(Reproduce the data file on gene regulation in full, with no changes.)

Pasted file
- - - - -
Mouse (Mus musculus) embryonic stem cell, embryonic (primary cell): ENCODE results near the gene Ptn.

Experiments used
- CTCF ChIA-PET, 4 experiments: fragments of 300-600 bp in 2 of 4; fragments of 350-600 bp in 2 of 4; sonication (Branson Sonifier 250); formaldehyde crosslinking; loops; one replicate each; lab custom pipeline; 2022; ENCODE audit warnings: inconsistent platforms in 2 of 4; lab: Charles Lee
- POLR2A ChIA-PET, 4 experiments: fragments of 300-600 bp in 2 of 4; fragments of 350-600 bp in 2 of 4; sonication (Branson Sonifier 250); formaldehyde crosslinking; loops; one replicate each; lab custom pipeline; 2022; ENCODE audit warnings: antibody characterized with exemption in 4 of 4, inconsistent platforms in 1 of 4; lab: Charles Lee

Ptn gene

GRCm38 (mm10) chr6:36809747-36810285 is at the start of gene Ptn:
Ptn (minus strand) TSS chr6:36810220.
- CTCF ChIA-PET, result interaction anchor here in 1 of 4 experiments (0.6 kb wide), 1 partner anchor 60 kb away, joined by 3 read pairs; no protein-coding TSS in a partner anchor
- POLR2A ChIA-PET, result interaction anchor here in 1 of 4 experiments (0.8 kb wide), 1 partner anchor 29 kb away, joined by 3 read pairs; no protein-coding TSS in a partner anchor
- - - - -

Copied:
Mouse (Mus musculus) embryonic stem cell, embryonic (primary cell): ENCODE results near the gene Ptn.

Experiments used
- CTCF ChIA-PET, 4 experiments: fragments of 300-600 bp in 2 of 4; fragments of 350-600 bp in 2 of 4; sonication (Branson Sonifier 250); formaldehyde crosslinking; loops; one replicate each; lab custom pipeline; 2022; ENCODE audit warnings: inconsistent platforms in 2 of 4; lab: Charles Lee
- POLR2A ChIA-PET, 4 experiments: fragments of 300-600 bp in 2 of 4; fragments of 350-600 bp in 2 of 4; sonication (Branson Sonifier 250); formaldehyde crosslinking; loops; one replicate each; lab custom pipeline; 2022; ENCODE audit warnings: antibody characterized with exemption in 4 of 4, inconsistent platforms in 1 of 4; lab: Charles Lee

Ptn gene

GRCm38 (mm10) chr6:36809747-36810285 is at the start of gene Ptn:
Ptn (minus strand) TSS chr6:36810220.
- CTCF ChIA-PET, result interaction anchor here in 1 of 4 experiments (0.6 kb wide), 1 partner anchor 60 kb away, joined by 3 read pairs; no protein-coding TSS in a partner anchor
- POLR2A ChIA-PET, result interaction anchor here in 1 of 4 experiments (0.8 kb wide), 1 partner anchor 29 kb away, joined by 3 read pairs; no protein-coding TSS in a partner anchor